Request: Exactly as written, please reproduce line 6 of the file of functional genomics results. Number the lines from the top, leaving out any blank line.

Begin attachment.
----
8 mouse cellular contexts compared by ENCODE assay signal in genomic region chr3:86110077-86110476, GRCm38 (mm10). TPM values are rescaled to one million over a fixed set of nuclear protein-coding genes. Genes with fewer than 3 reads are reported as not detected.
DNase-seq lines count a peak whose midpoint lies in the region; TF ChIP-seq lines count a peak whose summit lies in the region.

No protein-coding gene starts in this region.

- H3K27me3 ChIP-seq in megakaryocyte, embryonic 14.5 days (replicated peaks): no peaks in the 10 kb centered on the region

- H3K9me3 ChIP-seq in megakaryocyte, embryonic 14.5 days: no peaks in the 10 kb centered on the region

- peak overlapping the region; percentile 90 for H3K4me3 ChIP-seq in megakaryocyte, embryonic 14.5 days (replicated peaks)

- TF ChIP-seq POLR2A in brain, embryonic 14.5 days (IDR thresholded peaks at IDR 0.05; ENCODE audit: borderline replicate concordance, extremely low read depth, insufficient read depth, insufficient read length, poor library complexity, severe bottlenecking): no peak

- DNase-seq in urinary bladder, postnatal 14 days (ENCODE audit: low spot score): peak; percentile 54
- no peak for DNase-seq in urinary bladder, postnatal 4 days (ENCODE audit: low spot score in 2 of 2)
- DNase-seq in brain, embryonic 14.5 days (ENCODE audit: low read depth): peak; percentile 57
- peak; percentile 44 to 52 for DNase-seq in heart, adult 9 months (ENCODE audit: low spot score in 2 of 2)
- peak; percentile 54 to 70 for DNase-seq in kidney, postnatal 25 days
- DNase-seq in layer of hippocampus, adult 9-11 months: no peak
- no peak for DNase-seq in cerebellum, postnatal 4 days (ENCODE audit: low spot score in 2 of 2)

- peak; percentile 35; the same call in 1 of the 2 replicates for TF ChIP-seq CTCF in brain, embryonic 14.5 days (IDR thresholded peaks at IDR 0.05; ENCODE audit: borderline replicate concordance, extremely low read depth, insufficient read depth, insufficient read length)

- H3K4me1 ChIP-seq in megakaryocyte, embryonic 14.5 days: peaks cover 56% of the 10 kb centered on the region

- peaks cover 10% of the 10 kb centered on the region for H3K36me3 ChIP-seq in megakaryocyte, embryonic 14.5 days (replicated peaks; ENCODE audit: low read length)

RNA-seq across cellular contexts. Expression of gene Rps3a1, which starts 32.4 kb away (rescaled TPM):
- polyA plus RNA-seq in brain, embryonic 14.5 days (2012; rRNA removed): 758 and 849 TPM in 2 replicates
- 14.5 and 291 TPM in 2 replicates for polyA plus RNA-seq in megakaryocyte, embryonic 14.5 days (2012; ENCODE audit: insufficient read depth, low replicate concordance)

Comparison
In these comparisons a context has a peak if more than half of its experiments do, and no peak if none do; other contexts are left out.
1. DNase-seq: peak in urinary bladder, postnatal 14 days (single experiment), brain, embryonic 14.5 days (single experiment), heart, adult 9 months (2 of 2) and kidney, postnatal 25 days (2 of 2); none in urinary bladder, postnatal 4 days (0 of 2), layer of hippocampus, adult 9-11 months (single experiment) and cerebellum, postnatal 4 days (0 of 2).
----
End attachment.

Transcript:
- peak overlapping the region; percentile 90 for H3K4me3 ChIP-seq in megakaryocyte, embryonic 14.5 days (replicated peaks)